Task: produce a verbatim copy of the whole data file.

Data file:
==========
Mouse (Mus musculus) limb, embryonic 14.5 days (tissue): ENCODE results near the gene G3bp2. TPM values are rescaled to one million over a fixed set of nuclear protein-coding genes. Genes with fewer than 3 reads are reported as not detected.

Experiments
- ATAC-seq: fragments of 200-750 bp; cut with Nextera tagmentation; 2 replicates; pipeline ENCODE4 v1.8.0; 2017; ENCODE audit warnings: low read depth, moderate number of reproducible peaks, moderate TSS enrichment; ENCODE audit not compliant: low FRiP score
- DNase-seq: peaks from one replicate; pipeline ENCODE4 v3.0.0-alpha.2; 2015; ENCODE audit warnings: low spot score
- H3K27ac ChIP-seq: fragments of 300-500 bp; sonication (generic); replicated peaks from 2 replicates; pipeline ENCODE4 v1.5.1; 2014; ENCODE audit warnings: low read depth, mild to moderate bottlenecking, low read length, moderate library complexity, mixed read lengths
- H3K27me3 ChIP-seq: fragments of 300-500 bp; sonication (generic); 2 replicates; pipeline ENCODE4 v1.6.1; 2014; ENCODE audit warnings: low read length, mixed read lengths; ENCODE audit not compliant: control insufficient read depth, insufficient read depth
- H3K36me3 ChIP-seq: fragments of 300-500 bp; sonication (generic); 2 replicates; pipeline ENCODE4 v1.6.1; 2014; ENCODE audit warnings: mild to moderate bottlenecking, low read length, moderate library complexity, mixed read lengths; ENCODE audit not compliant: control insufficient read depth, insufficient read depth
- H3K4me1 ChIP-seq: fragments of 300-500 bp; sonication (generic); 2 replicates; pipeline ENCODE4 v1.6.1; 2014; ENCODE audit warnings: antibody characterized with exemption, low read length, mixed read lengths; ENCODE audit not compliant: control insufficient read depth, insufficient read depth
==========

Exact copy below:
Mouse (Mus musculus) limb, embryonic 14.5 days (tissue): ENCODE results near the gene G3bp2. TPM values are rescaled to one million over a fixed set of nuclear protein-coding genes. Genes with fewer than 3 reads are reported as not detected.

Experiments
- ATAC-seq: fragments of 200-750 bp; cut with Nextera tagmentation; 2 replicates; pipeline ENCODE4 v1.8.0; 2017; ENCODE audit warnings: low read depth, moderate number of reproducible peaks, moderate TSS enrichment; ENCODE audit not compliant: low FRiP score
- DNase-seq: peaks from one replicate; pipeline ENCODE4 v3.0.0-alpha.2; 2015; ENCODE audit warnings: low spot score
- H3K27ac ChIP-seq: fragments of 300-500 bp; sonication (generic); replicated peaks from 2 replicates; pipeline ENCODE4 v1.5.1; 2014; ENCODE audit warnings: low read depth, mild to moderate bottlenecking, low read length, moderate library complexity, mixed read lengths
- H3K27me3 ChIP-seq: fragments of 300-500 bp; sonication (generic); 2 replicates; pipeline ENCODE4 v1.6.1; 2014; ENCODE audit warnings: low read length, mixed read lengths; ENCODE audit not compliant: control insufficient read depth, insufficient read depth
- H3K36me3 ChIP-seq: fragments of 300-500 bp; sonication (generic); 2 replicates; pipeline ENCODE4 v1.6.1; 2014; ENCODE audit warnings: mild to moderate bottlenecking, low read length, moderate library complexity, mixed read lengths; ENCODE audit not compliant: control insufficient read depth, insufficient read depth
- H3K4me1 ChIP-seq: fragments of 300-500 bp; sonication (generic); 2 replicates; pipeline ENCODE4 v1.6.1; 2014; ENCODE audit warnings: antibody characterized with exemption, low read length, mixed read lengths; ENCODE audit not compliant: control insufficient read depth, insufficient read depth